Tuesday, January 05, 2021

Cosmic Beethoven at 250

At the baroque Austrian National Library in Vienna, an extensive Beethoven exhibition includes the manuscript of his Ninth symphony. 
Credit...Andreas Meichsner for The New York Times

So many celebrations and other initiatives were curtailed or came to naught during 2020, many of which we just weren't aware. One for me, at least until the waning days of the year, was the 250th anniversary of the birth of Ludwig Beethoven, one of the most famous and performed composers of classical music. 

Beethoven wasn't a particularly religious man despite being nominally Roman Catholic and working as a church organist as a younger man. He was a theist, as Jan Swafford explains in a piece for NPR:

 In his letters and conversations he didn't seem much interested in the figure of Christ. God, however, interested Beethoven a lot. He studied books about Eastern religions and about revelations of the divine and nature. He quoted to friends a line of the Philosopher Kant: The starry skies above and the moral law beneath. 

While his Ninth Symphony is the music most of us would identify with Beethoven, he considered his mass, Missa Solemnis, as his greatest achievement. The challenge was and is that is on such a grand scale that it really isn't possible to be performed in a church setting and ambitious for most orchestras. And it really isn't all that Christian, which is a bit of a problem for a a Roman Catholic mass. It is more "cosmic" in its vision, what we might have called New Age a few decades ago. It concludes with the Latin words  dona nobis pacem, give us peace.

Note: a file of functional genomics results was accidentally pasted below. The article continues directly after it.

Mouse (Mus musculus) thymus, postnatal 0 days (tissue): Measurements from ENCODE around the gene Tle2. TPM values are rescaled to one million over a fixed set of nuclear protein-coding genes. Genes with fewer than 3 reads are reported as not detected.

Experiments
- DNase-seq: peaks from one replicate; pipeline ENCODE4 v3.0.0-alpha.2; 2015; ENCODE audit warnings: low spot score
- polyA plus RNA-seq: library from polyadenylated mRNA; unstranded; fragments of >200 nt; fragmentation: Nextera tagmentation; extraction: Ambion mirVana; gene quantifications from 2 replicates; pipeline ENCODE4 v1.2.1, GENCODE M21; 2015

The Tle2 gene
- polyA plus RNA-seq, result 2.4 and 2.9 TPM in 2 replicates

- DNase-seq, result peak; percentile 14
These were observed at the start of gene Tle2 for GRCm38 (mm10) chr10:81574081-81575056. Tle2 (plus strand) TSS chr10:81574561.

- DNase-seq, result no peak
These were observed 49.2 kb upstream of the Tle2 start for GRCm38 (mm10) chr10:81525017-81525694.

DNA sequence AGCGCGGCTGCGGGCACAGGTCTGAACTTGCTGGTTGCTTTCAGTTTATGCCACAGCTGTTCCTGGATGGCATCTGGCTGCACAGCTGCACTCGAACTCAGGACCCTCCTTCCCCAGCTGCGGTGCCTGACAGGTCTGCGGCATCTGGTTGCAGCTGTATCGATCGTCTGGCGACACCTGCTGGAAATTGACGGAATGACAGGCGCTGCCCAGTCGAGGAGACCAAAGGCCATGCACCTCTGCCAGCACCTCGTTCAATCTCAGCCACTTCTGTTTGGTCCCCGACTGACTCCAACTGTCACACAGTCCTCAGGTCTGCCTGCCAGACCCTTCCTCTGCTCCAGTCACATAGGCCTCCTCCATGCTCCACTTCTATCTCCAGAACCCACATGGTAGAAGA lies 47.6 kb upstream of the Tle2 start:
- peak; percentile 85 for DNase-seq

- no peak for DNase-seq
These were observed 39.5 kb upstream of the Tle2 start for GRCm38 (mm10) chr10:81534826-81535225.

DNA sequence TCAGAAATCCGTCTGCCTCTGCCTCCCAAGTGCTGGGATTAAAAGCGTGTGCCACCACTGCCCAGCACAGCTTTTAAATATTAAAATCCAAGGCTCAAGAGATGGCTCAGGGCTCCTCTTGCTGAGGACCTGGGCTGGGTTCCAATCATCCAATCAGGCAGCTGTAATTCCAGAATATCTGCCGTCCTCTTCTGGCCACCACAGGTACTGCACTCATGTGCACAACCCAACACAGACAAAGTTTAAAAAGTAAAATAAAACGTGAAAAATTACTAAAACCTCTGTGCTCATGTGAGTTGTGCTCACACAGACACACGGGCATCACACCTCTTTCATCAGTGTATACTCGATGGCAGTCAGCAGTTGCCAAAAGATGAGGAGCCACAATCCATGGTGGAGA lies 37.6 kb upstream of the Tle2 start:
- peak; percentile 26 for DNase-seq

Swafford suggests that the conclusion of Missa Solemnis is open-ended, which leads listeners to the Ninth Symphony. In turn, this symphony ends with the stirring vision of the chorale ending of the Ode to Joy. We have a version of this ode as a hymn in Voices United, the only piece ascribed to Beethoven in the hymnary of the United Church. 

I really don't know bupkis about classical music, even though my father often had it thundering away in our home as I grew up.I'm probably better off with the clever kid's book, Beethoven Lives Upstairs.  We did have the opportunity to be immersed in the 9th at Roy Thompson Hall, a generous gift from a student for the ministry from a congregation I served. While I am staunchly Christian,  do find theses themes in Beethoven's music intriguing and they may be timely. .

Any comments or observations about Beethoven from those of you who are musically literate?  


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